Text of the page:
Despots at the table – Or: You are where you sit
The other day; first consultation with a software company; big project in sight – as usual I was a bit early. The secretary led me into the big conference room and asked me to take a seat. And just like that I once again faced the stupid decision: Where the hell should I sit? With my back to the wall or is that what the host prefers? The head of the table is off-limits, a no-go. Should I sit at the long side or could that be seen as a lack of self-confidence? This common situation is many things – easy is not one of them.
Democracy or dictatorship – ask the conference table
The design of your conference rooms, the shape of the tables, and the seating arrangements reveal just as much about your business as any brochure or website. This is where you can see it all: How hierarchic is your company? How innovative? How open and future-minded or else how progressively inhibited and therefore fatefully doomed? Conference rooms are usually at the interface between insider’s view and outward image. This is where guests, clients, subcontractors, and future talents are received. And they generally get their first impressions upon arrival and not from a presentation.
The problem: Rectangular tables are just not democratic, every seat has a different implication. But now imagine the same situation with a round table – would you have the same problem? Absolutely not. Round tables are liberal, we’ve known that ever since King Arthur’s ROUND Table. According to the tale, 1.500 years ago Arthur already consciously decided that a round table would avoid hierarchic conflicts among his knights and promote the community spirit. In the 90s, the round table became a political instrument, a synonym for equality, and eventually a symbol for the collapse of the “dictatorship of the proletariat.”
Meetings are minefields
Hierarchies, intrigues, and group dynamical processes often rule the events in a meeting room. More than we’re aware of. Subsequently, scientists have been trying for years to decipher our secret office behavior and conduct. That also includes the very insights psychologist Sharon Livingston has once summed up like this: You are where you sit. By the way, the word President is composed of the Latin terms „prae“ – “before” – and „sedere“ – „to sit“ – so he is literally the one who sits at the front.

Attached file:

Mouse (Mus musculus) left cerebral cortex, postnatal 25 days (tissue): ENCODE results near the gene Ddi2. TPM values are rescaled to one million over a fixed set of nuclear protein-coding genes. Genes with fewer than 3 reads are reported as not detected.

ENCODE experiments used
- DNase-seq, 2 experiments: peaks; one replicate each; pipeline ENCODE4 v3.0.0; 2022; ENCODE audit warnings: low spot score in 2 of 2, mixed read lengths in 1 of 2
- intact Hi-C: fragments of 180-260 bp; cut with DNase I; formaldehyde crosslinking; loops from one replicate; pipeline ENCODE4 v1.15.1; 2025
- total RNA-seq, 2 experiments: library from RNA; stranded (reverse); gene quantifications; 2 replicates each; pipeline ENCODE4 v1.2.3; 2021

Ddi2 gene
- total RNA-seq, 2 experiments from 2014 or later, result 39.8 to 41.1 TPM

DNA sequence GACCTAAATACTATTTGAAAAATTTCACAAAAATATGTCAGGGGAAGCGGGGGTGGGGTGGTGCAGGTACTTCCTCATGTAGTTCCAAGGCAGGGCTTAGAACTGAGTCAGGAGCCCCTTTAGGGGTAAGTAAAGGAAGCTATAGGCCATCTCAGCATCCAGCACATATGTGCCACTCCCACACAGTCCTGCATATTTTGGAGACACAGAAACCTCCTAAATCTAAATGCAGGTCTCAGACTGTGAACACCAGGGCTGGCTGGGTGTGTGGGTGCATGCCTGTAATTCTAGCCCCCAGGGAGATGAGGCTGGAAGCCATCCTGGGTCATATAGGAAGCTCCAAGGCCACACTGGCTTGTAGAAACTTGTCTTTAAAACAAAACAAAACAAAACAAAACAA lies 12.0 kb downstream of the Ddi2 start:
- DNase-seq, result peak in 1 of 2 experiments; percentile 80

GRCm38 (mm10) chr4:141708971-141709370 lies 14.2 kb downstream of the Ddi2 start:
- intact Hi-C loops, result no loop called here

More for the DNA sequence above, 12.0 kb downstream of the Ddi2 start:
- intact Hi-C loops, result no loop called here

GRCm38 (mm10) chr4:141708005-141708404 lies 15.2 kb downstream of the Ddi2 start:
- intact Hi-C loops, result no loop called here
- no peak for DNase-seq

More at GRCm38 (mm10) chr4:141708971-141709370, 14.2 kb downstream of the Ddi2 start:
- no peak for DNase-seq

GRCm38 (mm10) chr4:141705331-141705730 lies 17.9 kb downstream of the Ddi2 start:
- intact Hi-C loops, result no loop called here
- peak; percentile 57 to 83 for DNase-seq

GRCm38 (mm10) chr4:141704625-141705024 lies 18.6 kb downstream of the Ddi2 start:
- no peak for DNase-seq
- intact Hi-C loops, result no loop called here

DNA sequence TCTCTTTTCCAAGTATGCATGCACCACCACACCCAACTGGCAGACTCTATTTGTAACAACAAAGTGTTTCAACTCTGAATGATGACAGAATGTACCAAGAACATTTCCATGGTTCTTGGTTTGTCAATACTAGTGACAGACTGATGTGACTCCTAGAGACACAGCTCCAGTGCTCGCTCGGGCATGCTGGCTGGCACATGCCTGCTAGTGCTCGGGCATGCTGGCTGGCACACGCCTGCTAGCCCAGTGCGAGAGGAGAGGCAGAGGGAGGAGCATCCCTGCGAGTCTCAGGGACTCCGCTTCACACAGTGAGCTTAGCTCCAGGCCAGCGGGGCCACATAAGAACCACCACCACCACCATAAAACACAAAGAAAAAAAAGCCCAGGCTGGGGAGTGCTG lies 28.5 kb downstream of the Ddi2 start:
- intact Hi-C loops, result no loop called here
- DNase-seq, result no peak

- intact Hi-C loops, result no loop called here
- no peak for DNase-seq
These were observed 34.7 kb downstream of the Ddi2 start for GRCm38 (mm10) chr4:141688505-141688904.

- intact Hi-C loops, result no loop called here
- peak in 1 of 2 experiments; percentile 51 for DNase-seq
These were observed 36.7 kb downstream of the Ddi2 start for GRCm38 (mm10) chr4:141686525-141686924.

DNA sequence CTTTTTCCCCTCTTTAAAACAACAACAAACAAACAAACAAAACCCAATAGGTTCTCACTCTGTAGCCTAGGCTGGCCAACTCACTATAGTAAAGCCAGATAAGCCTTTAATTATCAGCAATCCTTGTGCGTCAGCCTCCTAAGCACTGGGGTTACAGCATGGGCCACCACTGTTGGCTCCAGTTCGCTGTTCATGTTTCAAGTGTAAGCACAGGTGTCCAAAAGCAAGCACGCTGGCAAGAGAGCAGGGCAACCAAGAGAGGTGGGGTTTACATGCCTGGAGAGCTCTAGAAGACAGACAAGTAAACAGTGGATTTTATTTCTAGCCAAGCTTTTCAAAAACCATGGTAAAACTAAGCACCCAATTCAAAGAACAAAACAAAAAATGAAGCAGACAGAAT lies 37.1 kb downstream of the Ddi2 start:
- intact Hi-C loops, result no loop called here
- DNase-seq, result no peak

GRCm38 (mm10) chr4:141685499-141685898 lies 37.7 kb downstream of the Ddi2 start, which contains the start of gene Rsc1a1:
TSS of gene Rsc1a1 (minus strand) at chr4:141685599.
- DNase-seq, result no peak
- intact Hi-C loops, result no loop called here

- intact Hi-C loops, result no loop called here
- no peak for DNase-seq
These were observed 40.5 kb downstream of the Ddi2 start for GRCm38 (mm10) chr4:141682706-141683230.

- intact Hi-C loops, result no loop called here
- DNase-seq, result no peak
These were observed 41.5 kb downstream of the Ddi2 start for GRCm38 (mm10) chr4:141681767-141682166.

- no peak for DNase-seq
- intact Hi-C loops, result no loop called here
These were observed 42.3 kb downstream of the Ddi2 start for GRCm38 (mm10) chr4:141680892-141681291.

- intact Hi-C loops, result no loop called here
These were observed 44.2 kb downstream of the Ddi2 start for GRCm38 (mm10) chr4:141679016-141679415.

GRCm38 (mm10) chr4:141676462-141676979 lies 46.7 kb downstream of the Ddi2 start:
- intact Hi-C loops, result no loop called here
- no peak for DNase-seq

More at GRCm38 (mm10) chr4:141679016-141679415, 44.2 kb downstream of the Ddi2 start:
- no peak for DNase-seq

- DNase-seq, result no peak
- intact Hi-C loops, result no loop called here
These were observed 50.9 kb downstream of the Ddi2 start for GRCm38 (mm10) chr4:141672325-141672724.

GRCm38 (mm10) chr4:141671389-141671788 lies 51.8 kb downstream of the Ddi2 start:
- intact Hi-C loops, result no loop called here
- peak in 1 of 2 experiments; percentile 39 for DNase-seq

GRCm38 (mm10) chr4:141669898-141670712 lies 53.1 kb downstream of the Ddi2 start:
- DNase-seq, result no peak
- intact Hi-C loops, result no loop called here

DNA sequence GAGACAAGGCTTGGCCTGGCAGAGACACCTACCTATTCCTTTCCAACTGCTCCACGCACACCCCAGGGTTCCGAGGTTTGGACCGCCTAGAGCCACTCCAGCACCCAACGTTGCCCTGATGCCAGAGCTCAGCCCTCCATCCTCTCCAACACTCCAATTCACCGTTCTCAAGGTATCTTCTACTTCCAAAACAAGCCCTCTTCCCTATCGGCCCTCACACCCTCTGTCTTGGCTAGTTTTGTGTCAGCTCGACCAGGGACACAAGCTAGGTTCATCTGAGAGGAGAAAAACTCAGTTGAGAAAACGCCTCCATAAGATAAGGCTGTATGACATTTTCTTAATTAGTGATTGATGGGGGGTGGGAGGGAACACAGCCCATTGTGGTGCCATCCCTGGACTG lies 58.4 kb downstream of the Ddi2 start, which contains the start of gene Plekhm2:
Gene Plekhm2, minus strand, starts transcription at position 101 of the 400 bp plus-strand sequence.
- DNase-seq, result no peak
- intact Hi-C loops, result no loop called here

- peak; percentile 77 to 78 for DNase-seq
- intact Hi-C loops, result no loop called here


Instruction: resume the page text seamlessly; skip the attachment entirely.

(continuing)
A seating arrangement, whether chosen or imposed, reveals a lot about who we are and how we’re wired. And we can use that knowledge to our advantage: Even subtlest features like surface segmentation, table leg position, table height, and arrangement of the chairs can have a big impact on communication conduct and the interaction among participants of a meeting.
And not only there! Even if the godfather today only exemplifies a movie classic (“I’m going to make him an offer he can’t refuse.”) – when you sit at the short side of the table in a restaurant you have to acquiesce in being presented the bill.
Creativity needs no CHAIRman
The HPI in Potsdam is a place where thinking about the future of thinking takes first priority. One thing that they have thoroughly thought through involves their design of communication surfaces. Prof. Ullrich Weinberg, director of the HPI School of Design Thinking [sincere thanks to him for inspiring this blog], talks about experimenting with body posture and table form. Design Thinking is a sensitive process. A source of disturbance like table hierarchy would be lethal – in this sense two rules were established (remember the president):
1.) Avoid prae – the tables are hexagonal – this way the problem of positioning is omitted but there are still clear edges, which we Germans apparently need for orientation, and
2.) Avoid sedere – there are no chairs, the tables have standing height so all processes are dynamic.
There may be cultural seating arrangements, but a thing such as a standing arrangement is unheard of. At HPI’s conference table the walk to the water jug allows for a change of standpoints in the most literal sense. Go ahead and try that tomorrow in your sit-down meeting – get up and then take a seat somewhere else – unthinkable.
As to the initial problem – career coaches advise the following: Remain standing to avoid establishing a seating arrangement. I just sat down where I felt comfortable.
Between cozy circles and barrier tables that assign positions of power and inferiority there are many other possible seating orders. Just turn your meetings into a well-rounded affair and free yourself from unnecessary angles and rough edges.
24.09.2015 in Allgemein